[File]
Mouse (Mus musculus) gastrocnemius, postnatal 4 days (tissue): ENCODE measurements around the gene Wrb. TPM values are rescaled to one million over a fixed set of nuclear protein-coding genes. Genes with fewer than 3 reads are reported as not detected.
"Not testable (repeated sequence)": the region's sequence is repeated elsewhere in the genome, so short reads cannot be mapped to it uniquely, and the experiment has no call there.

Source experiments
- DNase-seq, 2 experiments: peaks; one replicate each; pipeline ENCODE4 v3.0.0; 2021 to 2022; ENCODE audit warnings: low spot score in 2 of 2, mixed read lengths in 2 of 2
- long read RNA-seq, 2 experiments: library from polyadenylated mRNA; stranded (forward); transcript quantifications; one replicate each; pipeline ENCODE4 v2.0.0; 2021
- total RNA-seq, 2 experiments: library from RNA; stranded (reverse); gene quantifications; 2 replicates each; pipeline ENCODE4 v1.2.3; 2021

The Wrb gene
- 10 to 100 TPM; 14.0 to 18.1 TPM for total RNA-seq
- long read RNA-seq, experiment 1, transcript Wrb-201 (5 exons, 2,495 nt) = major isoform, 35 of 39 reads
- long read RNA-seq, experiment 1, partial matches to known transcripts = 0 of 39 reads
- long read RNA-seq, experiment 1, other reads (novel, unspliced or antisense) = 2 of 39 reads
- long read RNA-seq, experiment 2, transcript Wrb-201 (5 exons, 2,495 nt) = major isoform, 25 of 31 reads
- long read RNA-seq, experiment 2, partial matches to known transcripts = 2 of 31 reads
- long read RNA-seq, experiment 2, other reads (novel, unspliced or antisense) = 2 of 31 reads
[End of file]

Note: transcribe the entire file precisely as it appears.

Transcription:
Mouse (Mus musculus) gastrocnemius, postnatal 4 days (tissue): ENCODE measurements around the gene Wrb. TPM values are rescaled to one million over a fixed set of nuclear protein-coding genes. Genes with fewer than 3 reads are reported as not detected.
"Not testable (repeated sequence)": the region's sequence is repeated elsewhere in the genome, so short reads cannot be mapped to it uniquely, and the experiment has no call there.

Source experiments
- DNase-seq, 2 experiments: peaks; one replicate each; pipeline ENCODE4 v3.0.0; 2021 to 2022; ENCODE audit warnings: low spot score in 2 of 2, mixed read lengths in 2 of 2
- long read RNA-seq, 2 experiments: library from polyadenylated mRNA; stranded (forward); transcript quantifications; one replicate each; pipeline ENCODE4 v2.0.0; 2021
- total RNA-seq, 2 experiments: library from RNA; stranded (reverse); gene quantifications; 2 replicates each; pipeline ENCODE4 v1.2.3; 2021

The Wrb gene
- 10 to 100 TPM; 14.0 to 18.1 TPM for total RNA-seq
- long read RNA-seq, experiment 1, transcript Wrb-201 (5 exons, 2,495 nt) = major isoform, 35 of 39 reads
- long read RNA-seq, experiment 1, partial matches to known transcripts = 0 of 39 reads
- long read RNA-seq, experiment 1, other reads (novel, unspliced or antisense) = 2 of 39 reads
- long read RNA-seq, experiment 2, transcript Wrb-201 (5 exons, 2,495 nt) = major isoform, 25 of 31 reads
- long read RNA-seq, experiment 2, partial matches to known transcripts = 2 of 31 reads
- long read RNA-seq, experiment 2, other reads (novel, unspliced or antisense) = 2 of 31 reads